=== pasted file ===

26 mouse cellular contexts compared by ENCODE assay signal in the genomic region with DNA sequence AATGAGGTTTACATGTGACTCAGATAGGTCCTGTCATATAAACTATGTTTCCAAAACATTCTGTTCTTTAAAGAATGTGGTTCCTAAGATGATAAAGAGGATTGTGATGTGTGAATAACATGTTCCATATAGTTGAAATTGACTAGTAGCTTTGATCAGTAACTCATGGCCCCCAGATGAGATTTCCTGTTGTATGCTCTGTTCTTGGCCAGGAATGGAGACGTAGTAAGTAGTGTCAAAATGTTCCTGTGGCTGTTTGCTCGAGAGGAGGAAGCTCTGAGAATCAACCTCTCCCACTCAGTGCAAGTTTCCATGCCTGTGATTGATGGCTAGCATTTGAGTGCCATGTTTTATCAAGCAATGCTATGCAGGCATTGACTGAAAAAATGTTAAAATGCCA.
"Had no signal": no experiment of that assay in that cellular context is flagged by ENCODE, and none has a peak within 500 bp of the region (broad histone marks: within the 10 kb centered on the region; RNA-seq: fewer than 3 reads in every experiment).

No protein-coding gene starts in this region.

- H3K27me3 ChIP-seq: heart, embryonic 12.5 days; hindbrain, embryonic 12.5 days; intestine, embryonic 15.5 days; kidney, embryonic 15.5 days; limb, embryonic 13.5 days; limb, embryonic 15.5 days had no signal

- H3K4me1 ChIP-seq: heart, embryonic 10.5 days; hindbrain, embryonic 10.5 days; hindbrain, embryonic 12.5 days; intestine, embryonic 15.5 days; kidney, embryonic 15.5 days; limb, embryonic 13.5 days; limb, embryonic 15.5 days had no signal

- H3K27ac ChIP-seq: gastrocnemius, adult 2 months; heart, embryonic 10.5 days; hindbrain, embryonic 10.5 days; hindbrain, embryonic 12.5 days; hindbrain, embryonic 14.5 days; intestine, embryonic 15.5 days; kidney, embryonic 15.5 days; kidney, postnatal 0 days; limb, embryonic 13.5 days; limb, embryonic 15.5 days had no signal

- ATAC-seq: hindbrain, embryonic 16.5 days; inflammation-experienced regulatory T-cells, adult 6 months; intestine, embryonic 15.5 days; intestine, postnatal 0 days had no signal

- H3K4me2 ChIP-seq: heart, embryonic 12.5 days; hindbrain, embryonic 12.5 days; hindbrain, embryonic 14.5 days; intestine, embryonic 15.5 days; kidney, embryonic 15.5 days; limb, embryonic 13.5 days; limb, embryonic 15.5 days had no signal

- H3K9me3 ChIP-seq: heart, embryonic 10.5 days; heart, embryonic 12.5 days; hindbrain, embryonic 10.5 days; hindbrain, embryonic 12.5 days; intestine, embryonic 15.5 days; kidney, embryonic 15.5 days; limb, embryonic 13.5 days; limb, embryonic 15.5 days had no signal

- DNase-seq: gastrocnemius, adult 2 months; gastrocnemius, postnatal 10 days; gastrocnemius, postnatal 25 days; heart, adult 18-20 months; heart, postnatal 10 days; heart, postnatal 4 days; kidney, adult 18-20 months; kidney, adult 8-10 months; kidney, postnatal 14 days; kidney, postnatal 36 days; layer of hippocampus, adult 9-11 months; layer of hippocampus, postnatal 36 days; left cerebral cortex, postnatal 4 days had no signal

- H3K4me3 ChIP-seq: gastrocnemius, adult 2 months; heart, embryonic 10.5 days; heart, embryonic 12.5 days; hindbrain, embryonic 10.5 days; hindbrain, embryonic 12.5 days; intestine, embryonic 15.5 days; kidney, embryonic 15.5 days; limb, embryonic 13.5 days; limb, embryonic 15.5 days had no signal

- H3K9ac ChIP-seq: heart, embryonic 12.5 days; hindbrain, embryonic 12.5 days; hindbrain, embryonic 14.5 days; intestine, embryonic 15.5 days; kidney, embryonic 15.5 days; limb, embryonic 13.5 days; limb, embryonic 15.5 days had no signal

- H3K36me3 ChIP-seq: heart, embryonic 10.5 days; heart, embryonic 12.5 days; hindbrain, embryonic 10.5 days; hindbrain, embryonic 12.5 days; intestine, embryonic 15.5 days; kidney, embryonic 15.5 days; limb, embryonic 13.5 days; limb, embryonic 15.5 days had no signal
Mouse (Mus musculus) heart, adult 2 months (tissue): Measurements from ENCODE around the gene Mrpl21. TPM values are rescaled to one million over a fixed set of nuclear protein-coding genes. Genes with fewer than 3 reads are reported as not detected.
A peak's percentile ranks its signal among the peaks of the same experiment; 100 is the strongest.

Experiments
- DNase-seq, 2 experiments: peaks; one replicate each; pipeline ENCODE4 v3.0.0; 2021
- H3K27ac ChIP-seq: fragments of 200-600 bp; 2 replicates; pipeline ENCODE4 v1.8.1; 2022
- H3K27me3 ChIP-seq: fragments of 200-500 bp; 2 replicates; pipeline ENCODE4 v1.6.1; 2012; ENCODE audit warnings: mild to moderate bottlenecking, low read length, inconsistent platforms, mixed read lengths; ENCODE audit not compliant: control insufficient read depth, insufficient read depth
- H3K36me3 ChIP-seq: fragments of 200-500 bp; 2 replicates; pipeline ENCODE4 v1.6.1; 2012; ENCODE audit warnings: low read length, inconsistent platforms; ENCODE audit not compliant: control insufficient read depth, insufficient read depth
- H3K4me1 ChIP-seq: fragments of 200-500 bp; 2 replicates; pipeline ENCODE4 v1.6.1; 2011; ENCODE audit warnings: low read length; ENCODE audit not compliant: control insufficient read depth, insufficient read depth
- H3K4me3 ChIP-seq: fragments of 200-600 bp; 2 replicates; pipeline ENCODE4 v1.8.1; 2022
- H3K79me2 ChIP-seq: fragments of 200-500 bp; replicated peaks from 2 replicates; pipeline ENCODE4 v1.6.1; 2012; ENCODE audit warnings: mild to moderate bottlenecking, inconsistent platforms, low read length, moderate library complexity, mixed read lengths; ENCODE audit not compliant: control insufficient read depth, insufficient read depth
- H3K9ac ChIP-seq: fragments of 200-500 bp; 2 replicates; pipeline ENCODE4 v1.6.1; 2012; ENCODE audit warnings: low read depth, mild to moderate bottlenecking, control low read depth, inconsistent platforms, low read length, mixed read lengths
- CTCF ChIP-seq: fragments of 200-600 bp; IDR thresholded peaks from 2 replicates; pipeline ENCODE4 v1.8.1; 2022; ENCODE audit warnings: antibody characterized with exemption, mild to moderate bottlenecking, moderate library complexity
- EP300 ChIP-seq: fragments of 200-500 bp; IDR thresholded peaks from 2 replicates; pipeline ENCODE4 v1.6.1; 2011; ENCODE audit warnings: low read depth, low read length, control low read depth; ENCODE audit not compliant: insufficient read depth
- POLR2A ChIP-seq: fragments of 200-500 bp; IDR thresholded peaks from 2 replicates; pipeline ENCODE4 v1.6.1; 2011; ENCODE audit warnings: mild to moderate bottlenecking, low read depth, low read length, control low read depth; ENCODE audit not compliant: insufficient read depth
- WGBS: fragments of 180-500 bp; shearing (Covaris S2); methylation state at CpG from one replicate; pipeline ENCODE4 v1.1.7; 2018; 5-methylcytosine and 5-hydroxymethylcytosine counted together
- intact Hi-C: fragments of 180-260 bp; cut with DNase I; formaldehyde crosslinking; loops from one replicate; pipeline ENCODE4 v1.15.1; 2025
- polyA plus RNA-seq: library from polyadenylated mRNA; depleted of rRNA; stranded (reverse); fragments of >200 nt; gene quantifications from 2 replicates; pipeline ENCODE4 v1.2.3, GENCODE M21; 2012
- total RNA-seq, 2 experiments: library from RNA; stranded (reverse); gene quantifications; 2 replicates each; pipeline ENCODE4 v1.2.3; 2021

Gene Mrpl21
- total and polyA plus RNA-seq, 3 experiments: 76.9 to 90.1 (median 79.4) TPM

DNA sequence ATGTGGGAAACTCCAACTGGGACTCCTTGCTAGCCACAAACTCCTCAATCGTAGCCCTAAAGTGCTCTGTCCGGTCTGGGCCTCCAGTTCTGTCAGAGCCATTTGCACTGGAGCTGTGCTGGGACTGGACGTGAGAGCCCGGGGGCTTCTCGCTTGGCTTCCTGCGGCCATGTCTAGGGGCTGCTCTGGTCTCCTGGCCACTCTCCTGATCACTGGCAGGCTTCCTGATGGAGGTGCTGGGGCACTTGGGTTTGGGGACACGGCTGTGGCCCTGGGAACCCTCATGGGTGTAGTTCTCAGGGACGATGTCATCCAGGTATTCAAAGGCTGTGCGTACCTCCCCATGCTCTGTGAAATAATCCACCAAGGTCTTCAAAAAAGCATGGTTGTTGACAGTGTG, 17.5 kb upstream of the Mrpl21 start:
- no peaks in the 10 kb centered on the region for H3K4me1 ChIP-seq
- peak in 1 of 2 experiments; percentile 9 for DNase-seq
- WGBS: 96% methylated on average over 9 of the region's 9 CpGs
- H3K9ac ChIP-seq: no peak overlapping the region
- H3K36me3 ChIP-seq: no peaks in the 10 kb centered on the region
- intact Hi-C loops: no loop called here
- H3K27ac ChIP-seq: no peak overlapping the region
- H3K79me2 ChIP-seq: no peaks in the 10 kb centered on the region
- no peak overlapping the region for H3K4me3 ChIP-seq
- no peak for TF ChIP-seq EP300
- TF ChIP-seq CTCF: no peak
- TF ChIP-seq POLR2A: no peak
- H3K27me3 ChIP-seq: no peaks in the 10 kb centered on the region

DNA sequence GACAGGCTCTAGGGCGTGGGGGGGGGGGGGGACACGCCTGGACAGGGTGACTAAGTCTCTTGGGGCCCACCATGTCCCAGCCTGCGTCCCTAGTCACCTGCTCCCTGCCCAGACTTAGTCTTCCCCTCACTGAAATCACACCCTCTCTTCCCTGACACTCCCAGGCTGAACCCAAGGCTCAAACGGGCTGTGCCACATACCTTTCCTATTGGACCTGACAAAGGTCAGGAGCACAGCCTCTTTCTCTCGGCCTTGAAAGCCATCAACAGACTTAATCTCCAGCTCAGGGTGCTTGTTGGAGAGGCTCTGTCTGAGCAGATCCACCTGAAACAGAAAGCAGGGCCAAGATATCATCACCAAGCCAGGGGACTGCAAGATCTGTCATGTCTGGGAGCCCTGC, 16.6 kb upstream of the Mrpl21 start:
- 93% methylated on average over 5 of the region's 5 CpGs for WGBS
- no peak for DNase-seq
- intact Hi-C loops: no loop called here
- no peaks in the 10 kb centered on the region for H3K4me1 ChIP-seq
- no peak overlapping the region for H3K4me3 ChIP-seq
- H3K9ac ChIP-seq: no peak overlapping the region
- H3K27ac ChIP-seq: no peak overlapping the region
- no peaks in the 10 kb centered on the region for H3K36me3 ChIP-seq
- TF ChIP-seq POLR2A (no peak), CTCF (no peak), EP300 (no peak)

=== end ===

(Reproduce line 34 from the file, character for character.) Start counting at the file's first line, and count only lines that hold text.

DNA sequence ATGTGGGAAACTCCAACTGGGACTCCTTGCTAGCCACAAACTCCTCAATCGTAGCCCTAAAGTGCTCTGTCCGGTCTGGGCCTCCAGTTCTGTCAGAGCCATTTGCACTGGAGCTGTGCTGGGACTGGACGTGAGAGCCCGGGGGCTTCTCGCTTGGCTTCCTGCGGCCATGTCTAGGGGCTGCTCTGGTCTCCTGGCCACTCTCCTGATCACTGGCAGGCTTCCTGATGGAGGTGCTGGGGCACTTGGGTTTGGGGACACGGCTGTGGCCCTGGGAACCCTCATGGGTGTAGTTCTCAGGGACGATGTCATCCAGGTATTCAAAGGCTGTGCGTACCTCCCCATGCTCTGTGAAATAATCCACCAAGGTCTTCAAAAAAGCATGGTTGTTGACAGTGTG, 17.5 kb upstream of the Mrpl21 start: